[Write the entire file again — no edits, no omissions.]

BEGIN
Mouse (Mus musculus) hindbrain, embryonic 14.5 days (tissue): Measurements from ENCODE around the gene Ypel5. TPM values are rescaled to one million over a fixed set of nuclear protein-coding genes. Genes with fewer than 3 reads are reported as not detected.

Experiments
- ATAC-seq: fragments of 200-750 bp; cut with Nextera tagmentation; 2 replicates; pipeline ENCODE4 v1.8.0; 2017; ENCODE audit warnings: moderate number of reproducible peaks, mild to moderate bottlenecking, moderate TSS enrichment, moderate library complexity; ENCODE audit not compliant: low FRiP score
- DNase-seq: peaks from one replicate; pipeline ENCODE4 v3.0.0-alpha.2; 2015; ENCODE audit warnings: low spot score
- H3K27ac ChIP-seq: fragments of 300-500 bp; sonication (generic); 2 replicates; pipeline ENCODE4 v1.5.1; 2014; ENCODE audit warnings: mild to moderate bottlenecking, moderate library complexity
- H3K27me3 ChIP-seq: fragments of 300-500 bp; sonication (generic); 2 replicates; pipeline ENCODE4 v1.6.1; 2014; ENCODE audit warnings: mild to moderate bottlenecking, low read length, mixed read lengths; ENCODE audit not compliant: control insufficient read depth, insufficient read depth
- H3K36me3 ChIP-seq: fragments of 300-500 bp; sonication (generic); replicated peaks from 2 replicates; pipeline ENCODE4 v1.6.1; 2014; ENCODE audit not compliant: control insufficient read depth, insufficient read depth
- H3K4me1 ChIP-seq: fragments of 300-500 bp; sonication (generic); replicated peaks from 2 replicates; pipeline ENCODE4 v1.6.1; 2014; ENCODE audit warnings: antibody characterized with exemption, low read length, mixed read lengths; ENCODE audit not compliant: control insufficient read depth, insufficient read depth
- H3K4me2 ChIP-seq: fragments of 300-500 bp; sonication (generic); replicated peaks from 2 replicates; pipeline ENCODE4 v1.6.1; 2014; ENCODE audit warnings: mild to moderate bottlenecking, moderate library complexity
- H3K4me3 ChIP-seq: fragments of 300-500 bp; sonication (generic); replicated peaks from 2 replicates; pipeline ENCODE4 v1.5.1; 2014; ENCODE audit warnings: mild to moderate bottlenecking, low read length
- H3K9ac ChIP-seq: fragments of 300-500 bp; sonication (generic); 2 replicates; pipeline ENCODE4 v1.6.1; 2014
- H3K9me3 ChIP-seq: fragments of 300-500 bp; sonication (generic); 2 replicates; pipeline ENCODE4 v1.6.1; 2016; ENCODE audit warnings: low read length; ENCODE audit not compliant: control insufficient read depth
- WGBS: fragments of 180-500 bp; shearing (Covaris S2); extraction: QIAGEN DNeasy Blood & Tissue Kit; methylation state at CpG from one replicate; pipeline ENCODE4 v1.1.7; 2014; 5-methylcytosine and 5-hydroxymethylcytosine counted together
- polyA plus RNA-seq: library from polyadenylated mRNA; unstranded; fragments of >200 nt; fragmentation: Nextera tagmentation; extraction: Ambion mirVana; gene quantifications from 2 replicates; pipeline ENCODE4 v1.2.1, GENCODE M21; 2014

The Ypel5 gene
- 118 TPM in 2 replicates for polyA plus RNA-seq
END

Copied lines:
Mouse (Mus musculus) hindbrain, embryonic 14.5 days (tissue): Measurements from ENCODE around the gene Ypel5. TPM values are rescaled to one million over a fixed set of nuclear protein-coding genes. Genes with fewer than 3 reads are reported as not detected.

Experiments
- ATAC-seq: fragments of 200-750 bp; cut with Nextera tagmentation; 2 replicates; pipeline ENCODE4 v1.8.0; 2017; ENCODE audit warnings: moderate number of reproducible peaks, mild to moderate bottlenecking, moderate TSS enrichment, moderate library complexity; ENCODE audit not compliant: low FRiP score
- DNase-seq: peaks from one replicate; pipeline ENCODE4 v3.0.0-alpha.2; 2015; ENCODE audit warnings: low spot score
- H3K27ac ChIP-seq: fragments of 300-500 bp; sonication (generic); 2 replicates; pipeline ENCODE4 v1.5.1; 2014; ENCODE audit warnings: mild to moderate bottlenecking, moderate library complexity
- H3K27me3 ChIP-seq: fragments of 300-500 bp; sonication (generic); 2 replicates; pipeline ENCODE4 v1.6.1; 2014; ENCODE audit warnings: mild to moderate bottlenecking, low read length, mixed read lengths; ENCODE audit not compliant: control insufficient read depth, insufficient read depth
- H3K36me3 ChIP-seq: fragments of 300-500 bp; sonication (generic); replicated peaks from 2 replicates; pipeline ENCODE4 v1.6.1; 2014; ENCODE audit not compliant: control insufficient read depth, insufficient read depth
- H3K4me1 ChIP-seq: fragments of 300-500 bp; sonication (generic); replicated peaks from 2 replicates; pipeline ENCODE4 v1.6.1; 2014; ENCODE audit warnings: antibody characterized with exemption, low read length, mixed read lengths; ENCODE audit not compliant: control insufficient read depth, insufficient read depth
- H3K4me2 ChIP-seq: fragments of 300-500 bp; sonication (generic); replicated peaks from 2 replicates; pipeline ENCODE4 v1.6.1; 2014; ENCODE audit warnings: mild to moderate bottlenecking, moderate library complexity
- H3K4me3 ChIP-seq: fragments of 300-500 bp; sonication (generic); replicated peaks from 2 replicates; pipeline ENCODE4 v1.5.1; 2014; ENCODE audit warnings: mild to moderate bottlenecking, low read length
- H3K9ac ChIP-seq: fragments of 300-500 bp; sonication (generic); 2 replicates; pipeline ENCODE4 v1.6.1; 2014
- H3K9me3 ChIP-seq: fragments of 300-500 bp; sonication (generic); 2 replicates; pipeline ENCODE4 v1.6.1; 2016; ENCODE audit warnings: low read length; ENCODE audit not compliant: control insufficient read depth
- WGBS: fragments of 180-500 bp; shearing (Covaris S2); extraction: QIAGEN DNeasy Blood & Tissue Kit; methylation state at CpG from one replicate; pipeline ENCODE4 v1.1.7; 2014; 5-methylcytosine and 5-hydroxymethylcytosine counted together
- polyA plus RNA-seq: library from polyadenylated mRNA; unstranded; fragments of >200 nt; fragmentation: Nextera tagmentation; extraction: Ambion mirVana; gene quantifications from 2 replicates; pipeline ENCODE4 v1.2.1, GENCODE M21; 2014

The Ypel5 gene
- 118 TPM in 2 replicates for polyA plus RNA-seq